I absolutely love Ruty Sepetys’s gripping and beautiful historical books. I cried my heart out while reading Salt to the Sea, her masterpiece about hardship, humanity, loss, love and survival during WWII. The Fountains of Silence is another beautiful, romantic, sad but hopeful, honest and gripping gem by Ruta Sepetys, even if it’s not quite as heart-breaking as her previous books. (Luckily, I would say. There is just so much heart-break you can take…) Ruta Sepetys is one of my favorite authors, and this book was no exception, just as her other books it touched my heart very deeply and the characters will stay with me for a long time.
The Fountains of Silence is set in Madrid, Spain, in 1957 and takes us on a journey into the dark and secret life under the fascist dictatorship of General Franco. The story is told from several POVs, but with the eighteen-year-old Daniel Matheson, the aspiring photographer son of a Texas oil tycoon, and Ana Torres Moreno, who works as a maid at the hotel where Daniel and his parents are staying, as the two main characters. When Franco opens the door to American business men to invest in his country, the Mathesons take the chance to do oil business and to connect with the country of Daniel’s mother. Hoping to win a prestigious photography contest, Daniel tries to discover the real Spain through the lens of his camera with Ana as his guide. Via his encounters with Ana’s family and friends and their interweaving obstacles, Daniel (and we readers) learn more of the fears and hidden horrors and brutality of Franco’s Spain, including a parallel story of stolen babies.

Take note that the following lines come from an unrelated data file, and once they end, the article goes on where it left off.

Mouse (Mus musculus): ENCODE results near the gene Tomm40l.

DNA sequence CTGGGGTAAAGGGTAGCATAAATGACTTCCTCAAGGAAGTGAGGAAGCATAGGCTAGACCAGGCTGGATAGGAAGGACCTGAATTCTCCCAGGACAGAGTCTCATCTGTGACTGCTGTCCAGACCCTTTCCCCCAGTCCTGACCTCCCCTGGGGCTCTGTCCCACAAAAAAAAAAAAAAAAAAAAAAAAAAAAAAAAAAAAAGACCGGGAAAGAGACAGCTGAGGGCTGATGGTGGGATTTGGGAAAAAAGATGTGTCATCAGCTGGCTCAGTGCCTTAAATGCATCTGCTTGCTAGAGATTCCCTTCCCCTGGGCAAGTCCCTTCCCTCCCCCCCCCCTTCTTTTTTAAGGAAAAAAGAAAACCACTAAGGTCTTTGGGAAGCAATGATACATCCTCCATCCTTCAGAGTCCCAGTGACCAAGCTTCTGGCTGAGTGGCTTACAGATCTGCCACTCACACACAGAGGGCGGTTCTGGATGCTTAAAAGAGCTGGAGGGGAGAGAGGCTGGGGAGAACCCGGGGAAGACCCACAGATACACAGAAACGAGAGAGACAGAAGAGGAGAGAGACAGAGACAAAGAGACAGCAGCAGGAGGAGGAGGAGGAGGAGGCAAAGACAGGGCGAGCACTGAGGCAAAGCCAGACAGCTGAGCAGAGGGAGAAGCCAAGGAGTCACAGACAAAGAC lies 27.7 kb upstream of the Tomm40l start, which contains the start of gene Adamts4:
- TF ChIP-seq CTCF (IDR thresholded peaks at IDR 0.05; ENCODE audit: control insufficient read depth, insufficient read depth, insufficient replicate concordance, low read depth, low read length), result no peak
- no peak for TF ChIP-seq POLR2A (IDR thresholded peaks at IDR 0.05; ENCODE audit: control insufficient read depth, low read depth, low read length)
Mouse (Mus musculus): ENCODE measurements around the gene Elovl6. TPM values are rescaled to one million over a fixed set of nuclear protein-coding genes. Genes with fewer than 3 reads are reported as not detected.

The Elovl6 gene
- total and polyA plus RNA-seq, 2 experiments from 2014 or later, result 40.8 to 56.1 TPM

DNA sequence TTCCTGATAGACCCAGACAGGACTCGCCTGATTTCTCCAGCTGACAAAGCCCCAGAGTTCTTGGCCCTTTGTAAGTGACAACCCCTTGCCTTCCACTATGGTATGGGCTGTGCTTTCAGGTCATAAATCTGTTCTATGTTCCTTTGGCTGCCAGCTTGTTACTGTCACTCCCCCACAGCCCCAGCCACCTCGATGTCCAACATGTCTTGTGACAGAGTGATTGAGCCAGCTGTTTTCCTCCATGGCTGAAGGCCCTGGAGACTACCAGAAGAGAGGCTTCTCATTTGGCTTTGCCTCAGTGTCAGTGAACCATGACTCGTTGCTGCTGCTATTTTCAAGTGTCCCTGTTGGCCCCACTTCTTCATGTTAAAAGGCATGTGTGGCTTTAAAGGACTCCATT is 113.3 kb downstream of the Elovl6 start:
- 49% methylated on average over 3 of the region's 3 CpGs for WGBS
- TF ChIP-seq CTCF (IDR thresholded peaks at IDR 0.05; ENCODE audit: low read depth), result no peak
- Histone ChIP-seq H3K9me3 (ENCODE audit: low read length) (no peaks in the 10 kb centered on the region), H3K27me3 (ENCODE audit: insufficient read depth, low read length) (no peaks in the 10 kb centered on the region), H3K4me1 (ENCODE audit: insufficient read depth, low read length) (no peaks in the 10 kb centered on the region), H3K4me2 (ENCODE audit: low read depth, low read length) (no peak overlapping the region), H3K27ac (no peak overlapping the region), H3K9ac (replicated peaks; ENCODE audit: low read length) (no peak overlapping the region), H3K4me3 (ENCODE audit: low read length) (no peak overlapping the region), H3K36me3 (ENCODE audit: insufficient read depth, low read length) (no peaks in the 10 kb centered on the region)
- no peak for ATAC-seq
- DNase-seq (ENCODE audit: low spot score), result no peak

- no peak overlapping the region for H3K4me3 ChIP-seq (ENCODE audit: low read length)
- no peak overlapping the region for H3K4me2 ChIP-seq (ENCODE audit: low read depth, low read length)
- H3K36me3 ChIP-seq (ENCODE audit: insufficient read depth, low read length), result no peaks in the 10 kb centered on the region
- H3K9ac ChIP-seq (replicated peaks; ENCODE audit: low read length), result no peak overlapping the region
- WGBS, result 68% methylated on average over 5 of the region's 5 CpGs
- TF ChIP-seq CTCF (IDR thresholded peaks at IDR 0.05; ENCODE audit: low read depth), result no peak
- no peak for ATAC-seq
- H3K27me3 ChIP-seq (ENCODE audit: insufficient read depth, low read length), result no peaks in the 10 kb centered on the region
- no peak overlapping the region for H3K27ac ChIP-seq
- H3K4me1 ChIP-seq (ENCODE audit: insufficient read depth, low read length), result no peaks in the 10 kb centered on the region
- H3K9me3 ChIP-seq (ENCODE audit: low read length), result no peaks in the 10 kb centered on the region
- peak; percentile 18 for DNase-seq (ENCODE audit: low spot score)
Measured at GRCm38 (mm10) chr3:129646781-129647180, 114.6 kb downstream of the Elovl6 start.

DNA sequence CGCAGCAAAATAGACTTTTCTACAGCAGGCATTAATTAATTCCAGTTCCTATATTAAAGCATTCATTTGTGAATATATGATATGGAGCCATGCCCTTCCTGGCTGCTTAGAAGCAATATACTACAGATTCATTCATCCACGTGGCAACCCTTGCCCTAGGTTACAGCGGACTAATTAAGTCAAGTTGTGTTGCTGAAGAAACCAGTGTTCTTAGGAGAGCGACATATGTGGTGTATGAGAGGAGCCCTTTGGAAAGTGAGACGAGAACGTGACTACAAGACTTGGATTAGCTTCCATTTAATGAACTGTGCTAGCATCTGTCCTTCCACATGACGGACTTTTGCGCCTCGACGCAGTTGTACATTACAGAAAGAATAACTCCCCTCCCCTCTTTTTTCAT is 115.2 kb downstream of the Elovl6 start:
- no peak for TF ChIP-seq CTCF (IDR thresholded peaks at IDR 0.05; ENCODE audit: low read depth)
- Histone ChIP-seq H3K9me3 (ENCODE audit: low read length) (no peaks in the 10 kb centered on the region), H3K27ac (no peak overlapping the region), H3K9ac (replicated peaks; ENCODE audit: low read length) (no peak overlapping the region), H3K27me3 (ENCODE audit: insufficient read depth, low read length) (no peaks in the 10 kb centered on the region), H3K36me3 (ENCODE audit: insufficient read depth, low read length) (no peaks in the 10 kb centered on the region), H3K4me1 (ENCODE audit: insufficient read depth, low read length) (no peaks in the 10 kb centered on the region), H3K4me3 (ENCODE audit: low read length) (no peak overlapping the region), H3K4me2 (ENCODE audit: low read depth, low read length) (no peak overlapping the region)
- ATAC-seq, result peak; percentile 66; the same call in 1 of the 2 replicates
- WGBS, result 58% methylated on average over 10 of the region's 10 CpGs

I loved all of the characters in this book and the multiple POVs that truly brought the story to life. Daniel was such a sweetheart. So genuinely kindhearted, eager to learn and caring. And I completely rooted for Ana, wanting to rescue her from her hard and brutal reality. But there were so many other memorable and real characters in this book, Ana’s family members who all had at least two jobs each to try and keep the family together after their parents were executed by France, the bull fighter Fuga who dared to dream big, journalist Ben who became a mentor to Daniel, American ambassador son Nick with much more depth beneath his party animal impression and many others.
What I love about Ruty Sepetys’s books is that she always mixes the darkness with light, always shows the best and worst of humanity at the same time, always gives you so many wonderful characters you immediately fall in love with and hope and romance in the midst of the horrors.
All in all, this book was heartbreaking, beautiful, tragic, inspiring, painful, eye-opening and romantic at the same time. I recommend it with all my heart!
Find out more about the book and the author here: Ruta Sepetys